Top 10 Police Beat Stories
Shades of Blue
1) New Top Cop The search to replace Stan Knee was a marathon – a reality star search featuring everything except a swimsuit competition. In the end, there was one outstanding candidate: Art Acevedo, a former chief with the California Highway Patrol. He had the necessary charisma and energy, impressing the Austin Police Association as well as dozens of community activists – groups that in recent years haven't been harmonizing "Kumbaya." Acevedo's quick wit and determination caught Austin's attention; we'll see if he can sustain the energy (and the honeymoon).
2) Brown Killed, Olsen Fired Even before Acevedo was sworn in, it was clear his first big test would be handling the June shooting death of Kevin Brown – shot twice in the back by Sgt. Michael Olsen after a late-night foot chase from the now-defunct Chester's Nightclub on East 12th Street. Olsen had been told the 25-year-old might be unlawfully carrying a firearm, but Brown was not packing when he was shot, and Olsen fired again when Brown was down and helpless. In November, Acevedo fired Olsen, ruling the officer had "abandoned" his good judgment, common sense, and police training, creating a deadly-force situation that should have been avoided.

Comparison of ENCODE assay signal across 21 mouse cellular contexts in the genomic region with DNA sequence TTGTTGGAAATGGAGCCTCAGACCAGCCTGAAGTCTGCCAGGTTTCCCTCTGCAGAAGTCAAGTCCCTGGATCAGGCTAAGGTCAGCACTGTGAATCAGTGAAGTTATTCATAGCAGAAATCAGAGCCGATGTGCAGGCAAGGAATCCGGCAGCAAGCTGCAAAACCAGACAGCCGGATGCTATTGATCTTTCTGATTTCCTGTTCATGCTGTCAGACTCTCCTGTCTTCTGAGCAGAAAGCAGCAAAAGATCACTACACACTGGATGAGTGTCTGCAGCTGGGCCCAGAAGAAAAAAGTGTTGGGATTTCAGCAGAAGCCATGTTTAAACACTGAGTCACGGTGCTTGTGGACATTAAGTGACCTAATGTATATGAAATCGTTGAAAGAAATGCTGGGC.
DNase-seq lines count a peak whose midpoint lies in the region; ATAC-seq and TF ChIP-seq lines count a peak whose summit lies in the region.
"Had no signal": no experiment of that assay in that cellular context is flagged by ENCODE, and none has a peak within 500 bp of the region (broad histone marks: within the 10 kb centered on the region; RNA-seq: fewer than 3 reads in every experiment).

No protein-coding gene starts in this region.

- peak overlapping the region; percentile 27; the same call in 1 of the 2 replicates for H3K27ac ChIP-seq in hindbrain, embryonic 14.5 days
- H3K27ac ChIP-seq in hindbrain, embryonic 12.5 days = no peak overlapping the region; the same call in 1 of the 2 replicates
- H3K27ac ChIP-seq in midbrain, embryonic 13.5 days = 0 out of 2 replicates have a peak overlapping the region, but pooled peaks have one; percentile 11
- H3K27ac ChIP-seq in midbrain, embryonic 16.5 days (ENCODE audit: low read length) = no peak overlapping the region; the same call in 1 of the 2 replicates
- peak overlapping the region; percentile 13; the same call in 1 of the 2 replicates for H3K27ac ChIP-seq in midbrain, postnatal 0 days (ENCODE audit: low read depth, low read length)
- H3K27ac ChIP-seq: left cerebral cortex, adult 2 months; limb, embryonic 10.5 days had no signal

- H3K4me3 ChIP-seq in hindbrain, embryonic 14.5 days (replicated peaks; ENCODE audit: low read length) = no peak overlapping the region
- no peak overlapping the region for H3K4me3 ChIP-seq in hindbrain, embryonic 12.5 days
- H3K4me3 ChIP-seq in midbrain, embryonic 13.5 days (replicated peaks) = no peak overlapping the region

3) DOJ Considers On June 1, city officials announced the U.S. Department of Justice would investigate the Austin Police Department to determine whether the department "is systematically violating constitutional rights, with a focus on the department's use of force," City Manager Toby Futrell wrote to council. It was welcome news for Nelson Linder of the Austin NAACP and Jim Harrington of the Texas Civil Rights Project, who'd requested an investigation in 2004 over concerns of excessive force against minority suspects – including in the high-profile shootings of Sophia King, in 2002, and Jesse Lee Owens, in 2003. The other shoe is still suspended.
4) Drug War Hits Home In October, an early-morning APD drug raid in Montopolis left a 72-year-old man in critical condition and an officer wounded. Police said neighbors complained that Felix Rosales was dealing crack; the raid came after minimal investigation, and discovered tiny amounts of marijuana and cocaine. Police say they clearly identified themselves and that Rosales knew who they were before he fired. Rosales was charged with attempted capital murder; he remains in critical condition. A grand jury declined to indict Detective Aaron Bishop for shooting Rosales; an internal investigation proceeds.
5) APD's Electric Pot Patrol Are you (or your house) an energy hog? You may well be on the APD's radar, pegged as a potential pot-grower. At least one APD narco dick has made trolling through Austin Energy customer consumption records his personal pot-hunting beat, and the basis for a series of search warrants for properties owned by Austin resident Travis Colby. Although there's little real evidence linking Colby to any pot-growing, the APD's data-mining operation has filed a federal case against the local real estate broker. Legal? Maybe. Ethical? When you're chasing the evil weed, who needs ethics?